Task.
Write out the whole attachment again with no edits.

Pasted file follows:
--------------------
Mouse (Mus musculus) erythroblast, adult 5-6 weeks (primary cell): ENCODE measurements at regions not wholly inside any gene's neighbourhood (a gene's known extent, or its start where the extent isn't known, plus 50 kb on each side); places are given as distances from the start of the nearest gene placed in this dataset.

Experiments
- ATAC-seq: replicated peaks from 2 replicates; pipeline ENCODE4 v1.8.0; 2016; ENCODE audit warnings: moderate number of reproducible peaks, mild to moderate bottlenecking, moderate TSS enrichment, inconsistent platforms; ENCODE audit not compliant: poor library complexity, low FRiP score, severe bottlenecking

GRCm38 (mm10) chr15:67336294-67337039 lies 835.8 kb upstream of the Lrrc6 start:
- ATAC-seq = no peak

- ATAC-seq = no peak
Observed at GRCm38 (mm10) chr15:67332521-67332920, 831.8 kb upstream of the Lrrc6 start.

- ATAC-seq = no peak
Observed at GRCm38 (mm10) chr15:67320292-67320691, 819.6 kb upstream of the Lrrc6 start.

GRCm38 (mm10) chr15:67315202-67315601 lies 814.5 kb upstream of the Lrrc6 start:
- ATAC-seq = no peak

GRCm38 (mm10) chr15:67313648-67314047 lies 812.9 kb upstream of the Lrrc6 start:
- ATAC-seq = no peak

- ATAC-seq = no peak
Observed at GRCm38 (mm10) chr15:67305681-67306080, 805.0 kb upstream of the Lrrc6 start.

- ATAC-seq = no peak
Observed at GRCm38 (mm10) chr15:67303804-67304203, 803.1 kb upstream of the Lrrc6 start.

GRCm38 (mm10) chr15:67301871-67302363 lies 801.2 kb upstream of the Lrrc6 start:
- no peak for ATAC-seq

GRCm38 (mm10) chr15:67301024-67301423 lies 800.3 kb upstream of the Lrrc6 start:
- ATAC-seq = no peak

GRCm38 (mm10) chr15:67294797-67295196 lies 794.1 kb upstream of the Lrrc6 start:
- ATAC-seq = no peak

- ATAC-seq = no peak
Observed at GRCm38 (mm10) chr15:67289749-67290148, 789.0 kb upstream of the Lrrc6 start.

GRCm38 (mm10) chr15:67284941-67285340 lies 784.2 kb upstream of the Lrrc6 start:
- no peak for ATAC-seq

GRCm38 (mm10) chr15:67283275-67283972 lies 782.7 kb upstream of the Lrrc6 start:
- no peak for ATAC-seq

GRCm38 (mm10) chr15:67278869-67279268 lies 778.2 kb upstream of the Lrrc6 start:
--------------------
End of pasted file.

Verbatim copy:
Mouse (Mus musculus) erythroblast, adult 5-6 weeks (primary cell): ENCODE measurements at regions not wholly inside any gene's neighbourhood (a gene's known extent, or its start where the extent isn't known, plus 50 kb on each side); places are given as distances from the start of the nearest gene placed in this dataset.

Experiments
- ATAC-seq: replicated peaks from 2 replicates; pipeline ENCODE4 v1.8.0; 2016; ENCODE audit warnings: moderate number of reproducible peaks, mild to moderate bottlenecking, moderate TSS enrichment, inconsistent platforms; ENCODE audit not compliant: poor library complexity, low FRiP score, severe bottlenecking

GRCm38 (mm10) chr15:67336294-67337039 lies 835.8 kb upstream of the Lrrc6 start:
- ATAC-seq = no peak

- ATAC-seq = no peak
Observed at GRCm38 (mm10) chr15:67332521-67332920, 831.8 kb upstream of the Lrrc6 start.

- ATAC-seq = no peak
Observed at GRCm38 (mm10) chr15:67320292-67320691, 819.6 kb upstream of the Lrrc6 start.

GRCm38 (mm10) chr15:67315202-67315601 lies 814.5 kb upstream of the Lrrc6 start:
- ATAC-seq = no peak

GRCm38 (mm10) chr15:67313648-67314047 lies 812.9 kb upstream of the Lrrc6 start:
- ATAC-seq = no peak

- ATAC-seq = no peak
Observed at GRCm38 (mm10) chr15:67305681-67306080, 805.0 kb upstream of the Lrrc6 start.

- ATAC-seq = no peak
Observed at GRCm38 (mm10) chr15:67303804-67304203, 803.1 kb upstream of the Lrrc6 start.

GRCm38 (mm10) chr15:67301871-67302363 lies 801.2 kb upstream of the Lrrc6 start:
- no peak for ATAC-seq

GRCm38 (mm10) chr15:67301024-67301423 lies 800.3 kb upstream of the Lrrc6 start:
- ATAC-seq = no peak

GRCm38 (mm10) chr15:67294797-67295196 lies 794.1 kb upstream of the Lrrc6 start:
- ATAC-seq = no peak

- ATAC-seq = no peak
Observed at GRCm38 (mm10) chr15:67289749-67290148, 789.0 kb upstream of the Lrrc6 start.

GRCm38 (mm10) chr15:67284941-67285340 lies 784.2 kb upstream of the Lrrc6 start:
- no peak for ATAC-seq

GRCm38 (mm10) chr15:67283275-67283972 lies 782.7 kb upstream of the Lrrc6 start:
- no peak for ATAC-seq

GRCm38 (mm10) chr15:67278869-67279268 lies 778.2 kb upstream of the Lrrc6 start: